FIG. 3 is a cross-section view through the mixing auger mechanism taken along lines 3-3 of FIG. 1, to depict an elevational view of the mixing auger mechanism looking rearwardly toward the discharge end of the mixing auger mechanism;

FIG. 4 is an enlarged cross-section view corresponding to FIG. 2, but depicting the lateral aggregate storage bins;

FIG. 5 is a top plan view of the mobile asphalt production machine depicted in FIG. 1;

FIG. 6 is a front elevational view of the mobile asphalt production machine taken along lines 6-6 of FIG. 5;

FIG. 7 is a schematic diagram of the control mechanism for the mobile asphalt production machine shown in FIG. 1;

FIG. 8 is a side elevational view of a smaller version of the mobile asphalt production machine that is adapted for use in the repair of potholes in existing roadway surfaces, a representative dispensing auger being depicted at the rearward end of the machine to receive bituminous concrete material from the mixing auger; and

FIG. 9 is a schematic side elevational view of a pothole repair apparatus that can be optionally mounted at the rearward end of the smaller asphalt production machine as depicted in FIG. 8.

DETAILED DESCRIPTION OF THE PREFERRED EMBODIMENT

Referring to the FIGS. 1-7, a mobile asphalt production machine incorporating the principles of the instant invention can best be seen. The asphalt production machine 10 is mounted on a truck chassis 5, shown in phantom in FIG. 1, to provide mobility for the machine 10. The truck chassis 5 is preferably a tri-axle configuration, due to the weight of the machine 10 and of the aggregate and other components stored in the machine 10, as will be described in greater detail below. The truck chassis 5 includes a conventional engine and drive transmission (not shown) for affecting mobility of the machine 10. The arrangement is somewhat similar to the mobile concrete mixers of the type seen in U.S. Pat. No. 4,538,916, issued to Harold M. Zimmerman, on Sep. 3, 1985, which carry discrete quantities of the various materials and components used to produce Portland cement concrete. Such concrete mixing units have been marketed under the trademark ZIM-MIXER by Zimmerman Industries, Inc. of Ephrata, Pa.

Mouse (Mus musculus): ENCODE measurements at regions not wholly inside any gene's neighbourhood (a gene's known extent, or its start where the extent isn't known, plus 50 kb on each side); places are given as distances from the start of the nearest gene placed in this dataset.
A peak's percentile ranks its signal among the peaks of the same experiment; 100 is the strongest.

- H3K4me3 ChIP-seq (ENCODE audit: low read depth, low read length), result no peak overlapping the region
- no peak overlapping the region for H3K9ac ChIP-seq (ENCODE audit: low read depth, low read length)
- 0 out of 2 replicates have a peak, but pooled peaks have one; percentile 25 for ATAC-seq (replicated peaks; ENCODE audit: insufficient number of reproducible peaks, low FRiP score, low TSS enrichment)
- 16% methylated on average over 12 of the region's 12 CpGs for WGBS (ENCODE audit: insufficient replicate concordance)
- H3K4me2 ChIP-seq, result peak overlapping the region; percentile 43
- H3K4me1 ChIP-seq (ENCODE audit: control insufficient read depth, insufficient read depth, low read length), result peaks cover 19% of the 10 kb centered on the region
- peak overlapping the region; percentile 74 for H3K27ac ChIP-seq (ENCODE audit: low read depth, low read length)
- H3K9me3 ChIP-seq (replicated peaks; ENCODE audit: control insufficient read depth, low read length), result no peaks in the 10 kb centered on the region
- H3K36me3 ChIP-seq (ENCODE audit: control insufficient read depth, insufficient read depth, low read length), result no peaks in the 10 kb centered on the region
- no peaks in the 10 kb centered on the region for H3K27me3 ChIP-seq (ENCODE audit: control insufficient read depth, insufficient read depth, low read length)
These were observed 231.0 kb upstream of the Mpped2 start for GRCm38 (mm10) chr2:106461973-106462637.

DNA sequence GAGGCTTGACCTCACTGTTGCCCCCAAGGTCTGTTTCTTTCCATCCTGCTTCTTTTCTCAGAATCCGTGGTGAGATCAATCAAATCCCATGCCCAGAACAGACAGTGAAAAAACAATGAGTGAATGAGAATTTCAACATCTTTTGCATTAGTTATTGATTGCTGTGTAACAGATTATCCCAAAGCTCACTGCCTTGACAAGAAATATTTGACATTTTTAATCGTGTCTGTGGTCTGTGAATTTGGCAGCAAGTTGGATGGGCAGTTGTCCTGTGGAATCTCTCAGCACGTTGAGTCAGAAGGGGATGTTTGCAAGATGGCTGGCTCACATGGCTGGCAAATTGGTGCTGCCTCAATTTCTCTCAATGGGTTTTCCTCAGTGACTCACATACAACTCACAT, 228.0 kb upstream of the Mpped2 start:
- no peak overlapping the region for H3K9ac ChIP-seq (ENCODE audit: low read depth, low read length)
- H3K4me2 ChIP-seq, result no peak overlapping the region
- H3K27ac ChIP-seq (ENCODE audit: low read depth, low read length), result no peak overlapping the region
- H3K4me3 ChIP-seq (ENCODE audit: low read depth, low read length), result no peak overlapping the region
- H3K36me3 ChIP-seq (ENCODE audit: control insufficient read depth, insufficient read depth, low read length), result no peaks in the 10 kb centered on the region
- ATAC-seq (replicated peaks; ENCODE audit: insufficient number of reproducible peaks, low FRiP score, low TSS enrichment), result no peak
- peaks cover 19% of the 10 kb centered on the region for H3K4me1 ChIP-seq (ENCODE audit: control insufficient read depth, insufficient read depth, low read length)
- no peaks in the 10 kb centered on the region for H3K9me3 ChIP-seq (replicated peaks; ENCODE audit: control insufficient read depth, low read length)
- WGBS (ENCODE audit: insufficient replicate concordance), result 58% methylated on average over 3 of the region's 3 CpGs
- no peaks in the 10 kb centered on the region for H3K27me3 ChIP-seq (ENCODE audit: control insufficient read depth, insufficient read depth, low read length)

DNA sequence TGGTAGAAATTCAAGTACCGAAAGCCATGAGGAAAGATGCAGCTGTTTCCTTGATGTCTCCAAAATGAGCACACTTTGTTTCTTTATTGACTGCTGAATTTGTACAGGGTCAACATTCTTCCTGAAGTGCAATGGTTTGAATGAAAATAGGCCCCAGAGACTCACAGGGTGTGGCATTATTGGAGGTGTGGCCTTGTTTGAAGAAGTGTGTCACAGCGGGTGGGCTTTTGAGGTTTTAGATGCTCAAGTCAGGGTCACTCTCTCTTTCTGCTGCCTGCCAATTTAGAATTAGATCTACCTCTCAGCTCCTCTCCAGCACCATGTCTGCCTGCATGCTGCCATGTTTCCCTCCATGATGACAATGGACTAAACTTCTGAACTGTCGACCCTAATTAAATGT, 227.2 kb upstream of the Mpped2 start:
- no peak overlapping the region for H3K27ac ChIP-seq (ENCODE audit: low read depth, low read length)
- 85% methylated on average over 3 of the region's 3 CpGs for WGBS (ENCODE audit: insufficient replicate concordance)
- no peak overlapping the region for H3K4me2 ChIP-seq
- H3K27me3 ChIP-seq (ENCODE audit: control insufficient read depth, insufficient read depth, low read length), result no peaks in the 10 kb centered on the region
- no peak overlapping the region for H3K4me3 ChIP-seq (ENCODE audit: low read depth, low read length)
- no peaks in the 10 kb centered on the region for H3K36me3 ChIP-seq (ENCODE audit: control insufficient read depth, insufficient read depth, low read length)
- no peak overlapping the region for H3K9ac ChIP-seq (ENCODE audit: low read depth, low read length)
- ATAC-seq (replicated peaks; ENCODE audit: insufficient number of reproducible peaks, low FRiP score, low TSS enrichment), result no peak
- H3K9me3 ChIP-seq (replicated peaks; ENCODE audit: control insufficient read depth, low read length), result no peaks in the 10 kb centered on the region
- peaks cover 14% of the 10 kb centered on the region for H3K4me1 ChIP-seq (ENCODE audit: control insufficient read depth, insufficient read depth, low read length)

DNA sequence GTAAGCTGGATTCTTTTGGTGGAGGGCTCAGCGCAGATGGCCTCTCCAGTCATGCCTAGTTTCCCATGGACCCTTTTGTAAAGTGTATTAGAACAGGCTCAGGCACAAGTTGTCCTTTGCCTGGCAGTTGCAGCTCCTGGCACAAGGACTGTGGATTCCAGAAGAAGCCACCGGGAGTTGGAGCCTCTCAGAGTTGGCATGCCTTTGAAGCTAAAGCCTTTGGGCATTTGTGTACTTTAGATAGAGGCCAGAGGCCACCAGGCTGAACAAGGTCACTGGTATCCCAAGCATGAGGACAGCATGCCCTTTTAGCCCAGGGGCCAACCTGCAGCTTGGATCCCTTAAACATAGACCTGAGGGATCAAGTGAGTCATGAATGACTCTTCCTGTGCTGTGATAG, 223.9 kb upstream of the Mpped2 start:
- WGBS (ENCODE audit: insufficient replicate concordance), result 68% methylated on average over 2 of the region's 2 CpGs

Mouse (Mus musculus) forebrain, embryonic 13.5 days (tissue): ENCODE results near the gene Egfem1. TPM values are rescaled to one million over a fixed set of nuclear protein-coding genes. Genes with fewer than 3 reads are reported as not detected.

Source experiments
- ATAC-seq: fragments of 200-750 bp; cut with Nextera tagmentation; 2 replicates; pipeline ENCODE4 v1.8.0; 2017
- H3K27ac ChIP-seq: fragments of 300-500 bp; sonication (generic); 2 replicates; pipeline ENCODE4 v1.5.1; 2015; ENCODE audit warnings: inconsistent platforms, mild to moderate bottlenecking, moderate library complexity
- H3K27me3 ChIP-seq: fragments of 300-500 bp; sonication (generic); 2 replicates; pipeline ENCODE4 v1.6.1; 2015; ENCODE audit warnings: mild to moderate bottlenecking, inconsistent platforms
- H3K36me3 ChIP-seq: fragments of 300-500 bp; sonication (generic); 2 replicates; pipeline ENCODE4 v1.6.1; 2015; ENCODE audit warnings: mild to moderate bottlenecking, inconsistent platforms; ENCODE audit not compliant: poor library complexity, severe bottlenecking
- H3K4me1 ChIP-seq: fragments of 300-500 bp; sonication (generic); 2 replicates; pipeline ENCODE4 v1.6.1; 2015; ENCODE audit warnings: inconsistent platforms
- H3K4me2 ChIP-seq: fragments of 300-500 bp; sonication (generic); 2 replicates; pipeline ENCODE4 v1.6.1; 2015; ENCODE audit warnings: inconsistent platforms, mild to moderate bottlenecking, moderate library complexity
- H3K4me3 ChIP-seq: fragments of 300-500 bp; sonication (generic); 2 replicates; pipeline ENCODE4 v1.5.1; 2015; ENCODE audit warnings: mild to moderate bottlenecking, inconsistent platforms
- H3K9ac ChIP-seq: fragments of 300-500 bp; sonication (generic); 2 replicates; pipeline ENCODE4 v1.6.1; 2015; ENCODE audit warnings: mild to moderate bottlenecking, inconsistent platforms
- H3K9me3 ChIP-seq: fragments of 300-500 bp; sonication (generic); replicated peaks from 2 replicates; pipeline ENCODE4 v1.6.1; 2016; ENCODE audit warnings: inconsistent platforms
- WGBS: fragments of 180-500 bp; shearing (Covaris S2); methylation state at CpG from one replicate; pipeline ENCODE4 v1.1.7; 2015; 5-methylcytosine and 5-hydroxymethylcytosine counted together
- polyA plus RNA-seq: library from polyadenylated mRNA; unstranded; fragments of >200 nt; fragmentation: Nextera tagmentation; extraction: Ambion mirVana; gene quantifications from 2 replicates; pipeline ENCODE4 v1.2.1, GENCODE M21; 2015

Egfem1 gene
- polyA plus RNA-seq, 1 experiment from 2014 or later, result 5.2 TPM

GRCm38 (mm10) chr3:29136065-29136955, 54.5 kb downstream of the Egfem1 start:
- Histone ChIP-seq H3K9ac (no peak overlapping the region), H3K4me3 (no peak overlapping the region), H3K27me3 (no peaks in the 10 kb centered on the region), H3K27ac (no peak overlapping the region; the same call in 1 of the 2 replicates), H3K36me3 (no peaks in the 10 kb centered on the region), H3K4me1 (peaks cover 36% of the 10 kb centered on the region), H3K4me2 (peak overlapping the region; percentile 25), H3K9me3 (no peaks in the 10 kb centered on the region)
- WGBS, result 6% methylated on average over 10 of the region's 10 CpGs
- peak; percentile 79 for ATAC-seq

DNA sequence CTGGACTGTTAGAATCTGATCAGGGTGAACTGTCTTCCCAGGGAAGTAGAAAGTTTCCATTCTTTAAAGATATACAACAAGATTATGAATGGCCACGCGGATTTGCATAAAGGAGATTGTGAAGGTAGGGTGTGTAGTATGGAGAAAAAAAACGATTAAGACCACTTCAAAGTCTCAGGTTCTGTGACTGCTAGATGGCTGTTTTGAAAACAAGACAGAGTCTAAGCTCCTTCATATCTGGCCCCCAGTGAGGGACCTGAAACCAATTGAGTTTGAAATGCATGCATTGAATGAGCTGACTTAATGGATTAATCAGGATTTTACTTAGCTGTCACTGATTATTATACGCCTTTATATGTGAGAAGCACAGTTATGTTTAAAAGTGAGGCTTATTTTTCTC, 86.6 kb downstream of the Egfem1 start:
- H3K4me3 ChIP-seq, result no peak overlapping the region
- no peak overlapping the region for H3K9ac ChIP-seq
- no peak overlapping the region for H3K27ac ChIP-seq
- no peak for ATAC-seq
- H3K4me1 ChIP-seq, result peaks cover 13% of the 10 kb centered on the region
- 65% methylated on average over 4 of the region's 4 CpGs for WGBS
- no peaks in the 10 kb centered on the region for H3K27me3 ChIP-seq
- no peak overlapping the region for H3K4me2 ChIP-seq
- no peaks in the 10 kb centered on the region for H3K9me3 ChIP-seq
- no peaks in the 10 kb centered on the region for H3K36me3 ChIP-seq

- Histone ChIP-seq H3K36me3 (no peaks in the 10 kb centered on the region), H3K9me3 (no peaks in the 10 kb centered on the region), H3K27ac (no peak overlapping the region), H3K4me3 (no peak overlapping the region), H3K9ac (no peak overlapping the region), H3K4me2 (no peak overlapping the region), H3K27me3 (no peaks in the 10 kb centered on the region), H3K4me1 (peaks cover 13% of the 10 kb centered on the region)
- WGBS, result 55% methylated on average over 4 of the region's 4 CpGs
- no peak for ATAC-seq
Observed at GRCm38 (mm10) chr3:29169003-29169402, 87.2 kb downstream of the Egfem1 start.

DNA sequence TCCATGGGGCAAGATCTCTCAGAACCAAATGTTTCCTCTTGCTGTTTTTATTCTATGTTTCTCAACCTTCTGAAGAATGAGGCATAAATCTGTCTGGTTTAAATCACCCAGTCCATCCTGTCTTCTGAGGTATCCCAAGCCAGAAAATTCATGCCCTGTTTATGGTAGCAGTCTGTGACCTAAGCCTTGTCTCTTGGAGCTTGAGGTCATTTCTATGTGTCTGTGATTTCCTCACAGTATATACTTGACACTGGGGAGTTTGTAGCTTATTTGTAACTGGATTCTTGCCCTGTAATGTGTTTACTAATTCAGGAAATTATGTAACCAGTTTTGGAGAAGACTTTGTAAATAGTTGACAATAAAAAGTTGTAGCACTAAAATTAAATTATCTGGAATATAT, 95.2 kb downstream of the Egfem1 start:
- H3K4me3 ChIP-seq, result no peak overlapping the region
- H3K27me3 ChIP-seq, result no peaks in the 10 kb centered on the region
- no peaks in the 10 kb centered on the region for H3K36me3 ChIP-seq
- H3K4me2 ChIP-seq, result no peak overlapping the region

The mobile asphalt production machine 10 is provided with at least four storage bins or tanks 12, 14, 16, 17 that are enclosed structures with an access opening that permits a re-filling thereof on the job site. Storage bin 12 is located at the forward end of the machine 10 and can be used to provide an optional supply of fine material, additives, or other materials desired for the production of the asphalt mixture to be created. The lateral aggregate storage bins 14, 16 are located behind the first storage bin 12 and are best seen in FIGS. 4-6. These laterally disposed storage bins 14, 16 stored large supplies of aggregate and sand for use in the production of the asphalt mixture. The fourth storage bin 17 is located behind the lateral bins 14, 16 and is used to contain a supply of liquid bitumen. A burner or heater (not shown) is used to keep the bitumen at a desired temperature to maintain liquidity in the bitumen.